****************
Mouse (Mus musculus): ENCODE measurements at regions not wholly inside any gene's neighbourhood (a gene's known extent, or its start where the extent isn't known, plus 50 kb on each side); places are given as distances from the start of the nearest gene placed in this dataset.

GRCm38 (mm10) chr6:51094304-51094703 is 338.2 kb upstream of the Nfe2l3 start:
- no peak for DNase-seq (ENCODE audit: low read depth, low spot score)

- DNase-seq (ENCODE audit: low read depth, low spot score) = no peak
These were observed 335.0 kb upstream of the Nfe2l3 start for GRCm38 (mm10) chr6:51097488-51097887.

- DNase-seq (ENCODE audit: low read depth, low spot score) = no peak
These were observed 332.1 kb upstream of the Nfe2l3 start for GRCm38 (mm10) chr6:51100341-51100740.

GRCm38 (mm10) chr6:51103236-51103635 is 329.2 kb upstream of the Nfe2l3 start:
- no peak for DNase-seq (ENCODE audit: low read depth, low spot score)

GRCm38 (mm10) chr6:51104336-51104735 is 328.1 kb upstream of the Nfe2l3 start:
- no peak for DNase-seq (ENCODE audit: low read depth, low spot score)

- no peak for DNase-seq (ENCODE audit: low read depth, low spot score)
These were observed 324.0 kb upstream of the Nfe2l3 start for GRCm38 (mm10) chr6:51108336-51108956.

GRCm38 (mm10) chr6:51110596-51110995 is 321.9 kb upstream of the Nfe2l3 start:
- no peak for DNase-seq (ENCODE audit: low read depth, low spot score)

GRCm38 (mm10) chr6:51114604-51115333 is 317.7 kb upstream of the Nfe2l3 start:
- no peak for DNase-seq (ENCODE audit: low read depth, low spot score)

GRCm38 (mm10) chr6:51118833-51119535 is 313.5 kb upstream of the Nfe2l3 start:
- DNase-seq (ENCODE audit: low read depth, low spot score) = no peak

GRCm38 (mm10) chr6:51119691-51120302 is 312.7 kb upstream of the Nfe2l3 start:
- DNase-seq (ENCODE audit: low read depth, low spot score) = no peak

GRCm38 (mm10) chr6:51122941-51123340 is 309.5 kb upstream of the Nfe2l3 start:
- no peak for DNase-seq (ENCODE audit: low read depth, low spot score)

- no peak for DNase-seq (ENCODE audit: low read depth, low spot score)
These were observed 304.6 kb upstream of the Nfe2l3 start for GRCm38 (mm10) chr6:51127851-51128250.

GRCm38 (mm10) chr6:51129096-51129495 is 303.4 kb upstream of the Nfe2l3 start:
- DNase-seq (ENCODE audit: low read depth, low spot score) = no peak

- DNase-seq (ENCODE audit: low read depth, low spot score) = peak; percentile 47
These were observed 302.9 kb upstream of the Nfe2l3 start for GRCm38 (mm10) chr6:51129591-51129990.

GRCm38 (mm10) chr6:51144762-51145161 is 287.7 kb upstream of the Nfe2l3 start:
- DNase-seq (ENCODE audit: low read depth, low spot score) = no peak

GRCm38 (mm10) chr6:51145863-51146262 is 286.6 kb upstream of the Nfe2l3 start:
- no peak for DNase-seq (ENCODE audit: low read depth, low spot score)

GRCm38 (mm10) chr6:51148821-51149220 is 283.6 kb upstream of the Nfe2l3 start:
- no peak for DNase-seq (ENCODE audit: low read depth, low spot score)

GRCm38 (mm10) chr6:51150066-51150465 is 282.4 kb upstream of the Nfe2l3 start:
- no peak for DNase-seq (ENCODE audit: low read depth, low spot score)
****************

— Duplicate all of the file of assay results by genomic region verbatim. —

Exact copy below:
Mouse (Mus musculus): ENCODE measurements at regions not wholly inside any gene's neighbourhood (a gene's known extent, or its start where the extent isn't known, plus 50 kb on each side); places are given as distances from the start of the nearest gene placed in this dataset.

GRCm38 (mm10) chr6:51094304-51094703 is 338.2 kb upstream of the Nfe2l3 start:
- no peak for DNase-seq (ENCODE audit: low read depth, low spot score)

- DNase-seq (ENCODE audit: low read depth, low spot score) = no peak
These were observed 335.0 kb upstream of the Nfe2l3 start for GRCm38 (mm10) chr6:51097488-51097887.

- DNase-seq (ENCODE audit: low read depth, low spot score) = no peak
These were observed 332.1 kb upstream of the Nfe2l3 start for GRCm38 (mm10) chr6:51100341-51100740.

GRCm38 (mm10) chr6:51103236-51103635 is 329.2 kb upstream of the Nfe2l3 start:
- no peak for DNase-seq (ENCODE audit: low read depth, low spot score)

GRCm38 (mm10) chr6:51104336-51104735 is 328.1 kb upstream of the Nfe2l3 start:
- no peak for DNase-seq (ENCODE audit: low read depth, low spot score)

- no peak for DNase-seq (ENCODE audit: low read depth, low spot score)
These were observed 324.0 kb upstream of the Nfe2l3 start for GRCm38 (mm10) chr6:51108336-51108956.

GRCm38 (mm10) chr6:51110596-51110995 is 321.9 kb upstream of the Nfe2l3 start:
- no peak for DNase-seq (ENCODE audit: low read depth, low spot score)

GRCm38 (mm10) chr6:51114604-51115333 is 317.7 kb upstream of the Nfe2l3 start:
- no peak for DNase-seq (ENCODE audit: low read depth, low spot score)

GRCm38 (mm10) chr6:51118833-51119535 is 313.5 kb upstream of the Nfe2l3 start:
- DNase-seq (ENCODE audit: low read depth, low spot score) = no peak

GRCm38 (mm10) chr6:51119691-51120302 is 312.7 kb upstream of the Nfe2l3 start:
- DNase-seq (ENCODE audit: low read depth, low spot score) = no peak

GRCm38 (mm10) chr6:51122941-51123340 is 309.5 kb upstream of the Nfe2l3 start:
- no peak for DNase-seq (ENCODE audit: low read depth, low spot score)

- no peak for DNase-seq (ENCODE audit: low read depth, low spot score)
These were observed 304.6 kb upstream of the Nfe2l3 start for GRCm38 (mm10) chr6:51127851-51128250.

GRCm38 (mm10) chr6:51129096-51129495 is 303.4 kb upstream of the Nfe2l3 start:
- DNase-seq (ENCODE audit: low read depth, low spot score) = no peak

- DNase-seq (ENCODE audit: low read depth, low spot score) = peak; percentile 47
These were observed 302.9 kb upstream of the Nfe2l3 start for GRCm38 (mm10) chr6:51129591-51129990.

GRCm38 (mm10) chr6:51144762-51145161 is 287.7 kb upstream of the Nfe2l3 start:
- DNase-seq (ENCODE audit: low read depth, low spot score) = no peak

GRCm38 (mm10) chr6:51145863-51146262 is 286.6 kb upstream of the Nfe2l3 start:
- no peak for DNase-seq (ENCODE audit: low read depth, low spot score)

GRCm38 (mm10) chr6:51148821-51149220 is 283.6 kb upstream of the Nfe2l3 start:
- no peak for DNase-seq (ENCODE audit: low read depth, low spot score)

GRCm38 (mm10) chr6:51150066-51150465 is 282.4 kb upstream of the Nfe2l3 start:
- no peak for DNase-seq (ENCODE audit: low read depth, low spot score)